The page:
How open-minded are you?
- Suppose someone you’ve never met before takes a look at the palm of your hand, and shortly afterwards tells you surprising things about yourself – for example, about private issues experienced by your family, that no one else knows about. What would your reaction be?
- Or consider the case of people apparently leaving their bodies, whilst near death, and travelling around the neighbourhood in an out-of-body experience, observing hidden details that could only be noticed by someone high up in the sky. Isn’t that thought-provoking?
- Or what about reliable, trustworthy witnesses who return from spiritualist seances reporting materialisations and apparitions that the best conjurors of the day realise they could not possibly duplicate?
- What about a president of the United States (Abraham Lincoln) who dreamed the details of his own death, in a precognition, several weeks ahead of that dreadful event?
- What about someone who can cause the pages of a bible in another part of the room to turn over? Or pencils to rotate? Or solid steel spoons to bend and break?
- Finally, what about a dog which springs to the window, seemingly knowing in advance that their owner has set off from work to return home, and will shortly be arriving at the house?
All these phenomena, and a lot more like them, are described in Professor Richard Wiseman’s recent book, “Paranormality: Why we see what isn’t there“.
At face value, these phenomena testify to the presence of powers far beyond the present understanding of science. They suggest the existence of some kind of angelic realm, in which information can travel telepathically, from one brain to another, and even backwards in time.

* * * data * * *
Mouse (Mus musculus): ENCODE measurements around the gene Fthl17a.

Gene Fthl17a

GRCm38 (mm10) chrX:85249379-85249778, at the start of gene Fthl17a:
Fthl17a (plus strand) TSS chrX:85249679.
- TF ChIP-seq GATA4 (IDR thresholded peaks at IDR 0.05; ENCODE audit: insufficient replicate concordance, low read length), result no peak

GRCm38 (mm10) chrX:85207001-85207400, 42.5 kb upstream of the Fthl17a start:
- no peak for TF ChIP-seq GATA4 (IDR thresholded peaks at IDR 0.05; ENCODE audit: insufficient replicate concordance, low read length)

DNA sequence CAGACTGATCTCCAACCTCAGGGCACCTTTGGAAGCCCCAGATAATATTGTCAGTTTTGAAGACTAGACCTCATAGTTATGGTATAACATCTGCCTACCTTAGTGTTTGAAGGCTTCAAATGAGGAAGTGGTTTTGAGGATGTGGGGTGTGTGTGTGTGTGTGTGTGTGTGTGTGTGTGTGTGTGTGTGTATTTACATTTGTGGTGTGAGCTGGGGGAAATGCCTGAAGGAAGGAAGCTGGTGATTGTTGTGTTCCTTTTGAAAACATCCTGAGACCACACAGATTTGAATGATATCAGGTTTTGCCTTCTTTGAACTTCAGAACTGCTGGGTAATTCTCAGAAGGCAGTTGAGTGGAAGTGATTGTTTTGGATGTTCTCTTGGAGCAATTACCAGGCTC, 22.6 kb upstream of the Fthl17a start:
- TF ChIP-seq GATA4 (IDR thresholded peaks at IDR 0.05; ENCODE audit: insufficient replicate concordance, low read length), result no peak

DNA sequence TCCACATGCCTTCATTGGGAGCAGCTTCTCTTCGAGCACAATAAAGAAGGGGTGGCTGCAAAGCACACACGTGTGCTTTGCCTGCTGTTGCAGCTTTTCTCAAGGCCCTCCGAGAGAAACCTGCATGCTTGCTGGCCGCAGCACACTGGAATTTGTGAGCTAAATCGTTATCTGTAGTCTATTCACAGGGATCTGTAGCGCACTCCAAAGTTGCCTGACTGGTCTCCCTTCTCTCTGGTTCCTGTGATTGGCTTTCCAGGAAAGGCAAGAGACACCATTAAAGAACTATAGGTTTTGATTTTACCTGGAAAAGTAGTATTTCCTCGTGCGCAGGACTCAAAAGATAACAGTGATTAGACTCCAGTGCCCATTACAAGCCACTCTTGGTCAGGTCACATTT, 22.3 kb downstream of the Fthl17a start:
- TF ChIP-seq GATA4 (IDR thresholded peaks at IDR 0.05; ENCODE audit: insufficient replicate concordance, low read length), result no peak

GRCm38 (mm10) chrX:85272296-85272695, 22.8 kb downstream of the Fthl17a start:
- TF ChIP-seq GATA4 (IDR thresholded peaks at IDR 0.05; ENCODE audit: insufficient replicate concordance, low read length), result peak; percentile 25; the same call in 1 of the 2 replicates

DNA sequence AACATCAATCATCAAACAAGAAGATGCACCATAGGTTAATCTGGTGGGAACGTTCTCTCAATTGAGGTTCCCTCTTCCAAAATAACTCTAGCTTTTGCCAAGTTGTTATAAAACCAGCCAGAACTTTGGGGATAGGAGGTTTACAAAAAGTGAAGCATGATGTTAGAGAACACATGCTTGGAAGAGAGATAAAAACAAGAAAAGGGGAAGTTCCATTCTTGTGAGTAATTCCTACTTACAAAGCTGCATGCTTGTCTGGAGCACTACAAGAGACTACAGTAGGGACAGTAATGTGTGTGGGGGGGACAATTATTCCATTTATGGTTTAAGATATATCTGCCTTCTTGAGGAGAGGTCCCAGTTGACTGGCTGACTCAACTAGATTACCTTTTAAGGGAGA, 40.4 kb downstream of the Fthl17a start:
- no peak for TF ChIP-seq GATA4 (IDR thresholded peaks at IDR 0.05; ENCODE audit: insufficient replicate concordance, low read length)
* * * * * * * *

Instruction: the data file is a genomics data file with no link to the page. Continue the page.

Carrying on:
One common reaction to this kind of report is to cough in embarrassment, or make a joke, and move on to another topic.
Another reaction is to become a debunker. Indeed, Wiseman’s book contains some splendid debunking. I won’t spoil the fun by sharing these details here, but you can bear in mind the apparently miraculous feats demonstrated right in front of spectators’ eyes by magicians like Derren Brown or “Dynamo“. (As noted on his website, Wiseman “started his working life as a professional magician, and is a Member of the Inner Magic Circle”.)
However, “Paranormality” goes far beyond debunking. Although some of the apparently paranormal events do have mundane explanations, for others, the explanation is more wonderful. These explanations reveal fascinating details about the way the human mind operates – details that have only come to be understood within recent years.
These explanations don’t involve any actual transfer of disembodied thought, or any transcendent angelic realm. Instead, they shed light on topics such as:
- Circumstances when the mind can become convinced that it is located outside the body
- Ways to pick up subliminal cues, by which people “leak” information to one another via subtle movements
- The sometimes spectacular unreliability of human memory
- Cognitive dissonance – how people react when, on the surface, prophetic statements have proven false